Nobody wants to spend time in a camper full of odors from its black tank. These noxious smells can cause your eyes to water and send your stomach in circles.
Fortunately, several methods are available to fix that horrid odor. They can help give you a fighting chance to have a fresh-smelling RV once again.
Today, we’re looking at the most common causes of black tank odors and how to fix them. So please put on your plastic gloves and prepare yourself, this isn’t a pretty job, but somebody’s got to do it.
Let’s get started!
What is a Black Tank?
A black tank is a container that stores wastewater from an RV toilet and plumbing system. It receives the nickname “black” because the wastewater primarily contains human waste and toilet paper, which typically appear dark.
These storage containers allow the use of the camper in remote locations or campsites without a sewer connection.
Sizes for waste storage containers can vary considerably from one rig to the next. For example, many Class B conversion vans can hold five to 15 gallons, while large fifth wheels and Class A motorhomes can contain 65 to 100. No matter their size, it’s typically best to empty them weekly or at the end of an adventure.
Pro Tip: Use this guide on How to Dump an RV Black Water Tank to make the process easy.
Common Causes of Black Tank Odors and How to Fix Problems
If you’re noticing some unpleasant odors in your RV, there are a few common causes, most typically coming from the black tank. Before getting worried or hiring a professional, doing a few simple checks yourself is a good idea.
You may even be able to fix the problems without paying someone else.
Many RVers have the unfortunate experience of dealing with clogs occasionally. This is typically due to using incorrect toilet paper or insufficient water when flushing.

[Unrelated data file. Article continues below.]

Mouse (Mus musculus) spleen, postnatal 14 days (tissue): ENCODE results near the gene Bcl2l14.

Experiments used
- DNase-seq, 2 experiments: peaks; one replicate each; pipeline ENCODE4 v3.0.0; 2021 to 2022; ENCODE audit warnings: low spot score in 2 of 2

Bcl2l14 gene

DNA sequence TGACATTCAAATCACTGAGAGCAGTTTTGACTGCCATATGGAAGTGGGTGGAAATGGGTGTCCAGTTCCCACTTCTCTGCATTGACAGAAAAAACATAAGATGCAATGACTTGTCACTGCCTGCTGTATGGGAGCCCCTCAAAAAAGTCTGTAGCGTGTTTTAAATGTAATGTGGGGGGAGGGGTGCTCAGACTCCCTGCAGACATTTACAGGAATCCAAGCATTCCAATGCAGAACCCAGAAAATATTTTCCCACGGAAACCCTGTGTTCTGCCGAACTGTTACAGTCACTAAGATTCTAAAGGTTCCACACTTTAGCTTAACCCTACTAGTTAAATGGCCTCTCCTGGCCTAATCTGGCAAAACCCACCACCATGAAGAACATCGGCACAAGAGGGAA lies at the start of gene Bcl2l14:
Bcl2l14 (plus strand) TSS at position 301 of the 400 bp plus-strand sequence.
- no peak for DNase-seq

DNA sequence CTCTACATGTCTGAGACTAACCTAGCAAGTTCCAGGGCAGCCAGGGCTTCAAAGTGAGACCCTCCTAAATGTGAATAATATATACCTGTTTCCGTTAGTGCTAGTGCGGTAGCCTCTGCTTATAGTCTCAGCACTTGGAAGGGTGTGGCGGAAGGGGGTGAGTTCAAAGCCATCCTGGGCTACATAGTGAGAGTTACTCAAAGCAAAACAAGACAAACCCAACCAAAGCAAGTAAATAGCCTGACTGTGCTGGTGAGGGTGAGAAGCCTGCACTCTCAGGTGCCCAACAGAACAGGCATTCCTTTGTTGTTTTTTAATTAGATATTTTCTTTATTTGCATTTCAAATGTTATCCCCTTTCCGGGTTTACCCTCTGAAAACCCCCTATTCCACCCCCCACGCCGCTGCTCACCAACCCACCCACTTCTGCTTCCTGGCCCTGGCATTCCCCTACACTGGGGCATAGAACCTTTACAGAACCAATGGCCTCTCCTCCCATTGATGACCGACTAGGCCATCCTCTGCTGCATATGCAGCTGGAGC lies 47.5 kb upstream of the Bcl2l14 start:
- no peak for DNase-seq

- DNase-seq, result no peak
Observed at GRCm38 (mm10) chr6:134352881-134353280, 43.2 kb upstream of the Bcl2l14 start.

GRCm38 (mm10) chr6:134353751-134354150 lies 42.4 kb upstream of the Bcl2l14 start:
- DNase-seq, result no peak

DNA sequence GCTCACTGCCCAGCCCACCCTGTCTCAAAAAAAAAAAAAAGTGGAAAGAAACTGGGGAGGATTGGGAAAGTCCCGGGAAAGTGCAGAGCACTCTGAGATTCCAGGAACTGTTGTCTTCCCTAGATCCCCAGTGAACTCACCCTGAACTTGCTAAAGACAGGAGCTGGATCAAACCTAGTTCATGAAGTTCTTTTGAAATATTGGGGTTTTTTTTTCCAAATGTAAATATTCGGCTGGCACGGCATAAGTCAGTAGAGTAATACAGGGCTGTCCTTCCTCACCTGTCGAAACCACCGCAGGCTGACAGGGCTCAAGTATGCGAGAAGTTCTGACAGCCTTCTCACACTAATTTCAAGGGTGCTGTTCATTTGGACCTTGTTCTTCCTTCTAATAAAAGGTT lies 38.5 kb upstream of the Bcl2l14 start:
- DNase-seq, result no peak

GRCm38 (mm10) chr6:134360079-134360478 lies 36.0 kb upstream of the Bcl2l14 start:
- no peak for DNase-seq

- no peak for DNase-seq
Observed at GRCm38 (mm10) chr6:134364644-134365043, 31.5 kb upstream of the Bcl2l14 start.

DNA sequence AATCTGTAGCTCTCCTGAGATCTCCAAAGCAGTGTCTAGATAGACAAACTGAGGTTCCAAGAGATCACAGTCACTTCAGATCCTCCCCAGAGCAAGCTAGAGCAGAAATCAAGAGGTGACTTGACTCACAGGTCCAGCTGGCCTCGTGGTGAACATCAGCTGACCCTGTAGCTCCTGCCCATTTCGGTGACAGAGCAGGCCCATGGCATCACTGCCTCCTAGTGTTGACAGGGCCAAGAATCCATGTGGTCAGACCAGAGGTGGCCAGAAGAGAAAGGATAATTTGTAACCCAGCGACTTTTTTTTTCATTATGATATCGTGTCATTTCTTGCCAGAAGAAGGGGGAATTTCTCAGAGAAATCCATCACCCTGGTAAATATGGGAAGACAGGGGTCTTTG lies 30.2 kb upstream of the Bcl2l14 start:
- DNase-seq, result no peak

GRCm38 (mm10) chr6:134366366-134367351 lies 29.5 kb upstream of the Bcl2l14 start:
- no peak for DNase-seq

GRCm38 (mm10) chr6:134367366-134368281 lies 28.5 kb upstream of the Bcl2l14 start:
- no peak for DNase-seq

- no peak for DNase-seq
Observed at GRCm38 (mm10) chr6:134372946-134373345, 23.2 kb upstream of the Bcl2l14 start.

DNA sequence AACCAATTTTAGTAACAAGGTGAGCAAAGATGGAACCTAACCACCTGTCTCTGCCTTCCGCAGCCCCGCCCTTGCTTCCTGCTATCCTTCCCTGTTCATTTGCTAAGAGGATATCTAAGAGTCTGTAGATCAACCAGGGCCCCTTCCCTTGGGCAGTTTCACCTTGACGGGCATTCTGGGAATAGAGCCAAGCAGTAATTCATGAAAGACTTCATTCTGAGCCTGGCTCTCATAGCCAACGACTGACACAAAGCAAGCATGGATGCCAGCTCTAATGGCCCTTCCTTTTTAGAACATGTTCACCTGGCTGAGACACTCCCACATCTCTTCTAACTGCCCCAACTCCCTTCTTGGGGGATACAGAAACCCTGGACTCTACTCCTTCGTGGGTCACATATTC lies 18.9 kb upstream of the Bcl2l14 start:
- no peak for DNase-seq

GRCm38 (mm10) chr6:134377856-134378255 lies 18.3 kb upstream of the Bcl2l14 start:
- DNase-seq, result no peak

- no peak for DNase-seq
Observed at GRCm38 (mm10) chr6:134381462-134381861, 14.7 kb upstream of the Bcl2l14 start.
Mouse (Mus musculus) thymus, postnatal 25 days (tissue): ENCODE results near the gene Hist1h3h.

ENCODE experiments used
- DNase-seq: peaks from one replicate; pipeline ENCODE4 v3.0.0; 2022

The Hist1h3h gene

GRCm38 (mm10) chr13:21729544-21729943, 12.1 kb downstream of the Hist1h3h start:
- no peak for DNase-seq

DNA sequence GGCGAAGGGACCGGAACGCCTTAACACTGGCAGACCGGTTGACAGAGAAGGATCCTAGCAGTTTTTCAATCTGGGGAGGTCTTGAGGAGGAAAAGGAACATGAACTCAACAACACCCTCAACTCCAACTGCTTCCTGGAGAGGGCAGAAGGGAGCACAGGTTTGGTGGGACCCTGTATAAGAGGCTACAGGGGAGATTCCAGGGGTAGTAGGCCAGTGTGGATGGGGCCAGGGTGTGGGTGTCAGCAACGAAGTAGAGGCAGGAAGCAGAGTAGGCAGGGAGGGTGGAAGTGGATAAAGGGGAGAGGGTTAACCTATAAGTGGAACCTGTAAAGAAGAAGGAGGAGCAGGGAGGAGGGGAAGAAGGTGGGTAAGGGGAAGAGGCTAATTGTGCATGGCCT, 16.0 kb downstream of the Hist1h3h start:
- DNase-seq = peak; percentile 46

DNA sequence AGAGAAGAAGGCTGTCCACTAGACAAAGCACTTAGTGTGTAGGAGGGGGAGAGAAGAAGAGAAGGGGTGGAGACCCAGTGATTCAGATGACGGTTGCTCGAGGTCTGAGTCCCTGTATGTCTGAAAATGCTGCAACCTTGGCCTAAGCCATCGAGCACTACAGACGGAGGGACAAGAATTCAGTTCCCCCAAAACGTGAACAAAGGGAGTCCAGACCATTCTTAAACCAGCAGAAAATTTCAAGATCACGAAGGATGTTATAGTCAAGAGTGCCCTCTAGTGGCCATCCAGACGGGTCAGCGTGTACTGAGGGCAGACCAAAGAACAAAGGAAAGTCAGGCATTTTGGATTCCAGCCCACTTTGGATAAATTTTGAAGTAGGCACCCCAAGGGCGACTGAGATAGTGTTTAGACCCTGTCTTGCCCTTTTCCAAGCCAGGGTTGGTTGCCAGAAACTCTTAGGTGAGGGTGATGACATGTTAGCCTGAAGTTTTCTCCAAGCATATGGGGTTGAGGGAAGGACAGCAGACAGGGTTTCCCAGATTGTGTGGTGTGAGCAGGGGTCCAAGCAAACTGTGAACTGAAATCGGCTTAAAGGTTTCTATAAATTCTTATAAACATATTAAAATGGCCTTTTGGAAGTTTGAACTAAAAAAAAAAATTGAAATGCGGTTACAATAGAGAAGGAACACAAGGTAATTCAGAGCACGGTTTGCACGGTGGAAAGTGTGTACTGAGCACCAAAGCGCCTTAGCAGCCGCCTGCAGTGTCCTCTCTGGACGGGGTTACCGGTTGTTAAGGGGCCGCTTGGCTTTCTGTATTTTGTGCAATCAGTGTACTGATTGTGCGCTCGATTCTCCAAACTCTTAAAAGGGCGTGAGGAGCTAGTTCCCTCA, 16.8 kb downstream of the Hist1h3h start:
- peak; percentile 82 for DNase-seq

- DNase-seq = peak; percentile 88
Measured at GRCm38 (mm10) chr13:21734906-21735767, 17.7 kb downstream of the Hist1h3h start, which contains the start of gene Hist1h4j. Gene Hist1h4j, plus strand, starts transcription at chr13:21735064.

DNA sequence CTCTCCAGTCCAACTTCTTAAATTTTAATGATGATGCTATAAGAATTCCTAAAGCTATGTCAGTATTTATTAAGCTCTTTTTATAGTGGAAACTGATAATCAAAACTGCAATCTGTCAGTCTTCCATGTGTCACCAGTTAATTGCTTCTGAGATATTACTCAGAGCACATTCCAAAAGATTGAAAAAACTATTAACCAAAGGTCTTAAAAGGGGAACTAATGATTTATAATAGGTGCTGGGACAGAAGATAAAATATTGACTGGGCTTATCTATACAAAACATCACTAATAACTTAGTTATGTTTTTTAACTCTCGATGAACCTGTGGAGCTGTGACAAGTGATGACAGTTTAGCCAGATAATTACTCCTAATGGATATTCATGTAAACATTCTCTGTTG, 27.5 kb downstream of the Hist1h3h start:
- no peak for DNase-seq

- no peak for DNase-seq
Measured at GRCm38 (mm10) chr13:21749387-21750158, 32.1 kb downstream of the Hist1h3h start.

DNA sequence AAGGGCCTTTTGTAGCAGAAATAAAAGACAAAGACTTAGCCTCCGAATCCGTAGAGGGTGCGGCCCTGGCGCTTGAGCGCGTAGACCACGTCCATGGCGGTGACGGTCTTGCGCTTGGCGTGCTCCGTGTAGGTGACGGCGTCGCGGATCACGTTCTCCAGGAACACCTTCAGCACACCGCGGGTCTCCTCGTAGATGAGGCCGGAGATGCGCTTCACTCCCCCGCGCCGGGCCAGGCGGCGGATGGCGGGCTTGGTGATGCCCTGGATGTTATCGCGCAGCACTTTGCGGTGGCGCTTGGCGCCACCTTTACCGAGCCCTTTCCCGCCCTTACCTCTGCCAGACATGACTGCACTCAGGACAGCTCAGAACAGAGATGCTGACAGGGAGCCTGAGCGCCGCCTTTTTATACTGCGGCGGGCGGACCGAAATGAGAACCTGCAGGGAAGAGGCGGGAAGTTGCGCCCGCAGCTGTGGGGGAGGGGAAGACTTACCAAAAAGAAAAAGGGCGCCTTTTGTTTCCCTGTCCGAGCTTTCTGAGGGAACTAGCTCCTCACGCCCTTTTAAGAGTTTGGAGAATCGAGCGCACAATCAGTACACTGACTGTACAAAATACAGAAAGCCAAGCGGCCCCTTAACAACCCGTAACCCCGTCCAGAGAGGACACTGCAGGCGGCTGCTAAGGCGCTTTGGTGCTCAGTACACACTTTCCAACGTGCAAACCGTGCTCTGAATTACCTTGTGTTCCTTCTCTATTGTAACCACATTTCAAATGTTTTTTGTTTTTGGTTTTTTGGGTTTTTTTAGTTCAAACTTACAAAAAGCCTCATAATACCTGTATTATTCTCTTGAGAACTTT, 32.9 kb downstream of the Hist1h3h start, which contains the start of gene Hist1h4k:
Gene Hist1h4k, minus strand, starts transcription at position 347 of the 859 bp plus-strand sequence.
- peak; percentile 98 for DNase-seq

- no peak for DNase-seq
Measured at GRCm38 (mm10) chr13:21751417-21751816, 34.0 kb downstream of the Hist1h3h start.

Additionally, some RVers make the mistake of leaving their waste valves open when connected to a sewer connection. While this may not be an issue for a night or two, it can lead to clogs if left for extended periods.
Leaving the waste valves open allows all liquid to drain, which is necessary to help solids exit when dumping. Unfortunately, this can create the infamous “poop pyramid,” which is every RVers nightmare. It’s a solid chunk of poop that dries, creates a clog, and prevents you from dumping the waste.
The Fix: The only way to eliminate the “poop pyramid” is to break it up. The best course of action to do this is to fill your black tank with water before your next travel day. The constant movement of your rig can help dislodge chunks of excrement and allow you to dump the waste at your next destination.
If this doesn’t work, you’ll want to use a product made for breaking up solid materials. These treatments attack the bacteria in human waste and help soften and speed up decomposition.
You can also use special attachments and wands to stick down the toilet to help break up clogs. The longer the pyramid has had to solidify, the harder it’ll be to fix. You may need to call in the expertise of a professional in severe cases.
Toilet Flapper Seal is Damaged
Another common cause of black tank odors in an RV comes from the toilet’s flapper seal in the bottom of the bowl. When working correctly, a small amount of water should remain after each flush.
This helps prevent smells from the black tank and plumbing system from getting into your rig. If this seal has dried or cracked due to aging or is dirty, it won’t create a tight closure.
The Fix: Replacing a damaged toilet flapper seal is relatively easy. To start, gather your tool bag, shut off the water, and disconnect the water line from the toilet. Have a towel to clean up any excess water that may drip out.
There are likely only two bolts holding the toilet in place, so remove them, carefully lift the bowl, and place it onto a towel or cloth. Next, remove the old seal from the base while noting how it sits in the toilet. This’ll make installing the new one much easier.
Before installing the new seal, take the time to clean the area where the old piece sat. This’ll help the new seal to be as tight as possible and stay in place. Properly align the replacement to prevent any leaks or issues.
You can then carefully lower the toilet back into place, tighten the bolts, reconnect the line, and turn on the water supply. Before packing up your things, ensure everything is functioning correctly and watch for leaks.
Allow a few inches of water to collect in the bowl and check back after an hour or two to ensure it’s still there. If not, you have a slow leak and may need to adjust the seal.
Blocked Vent Pipe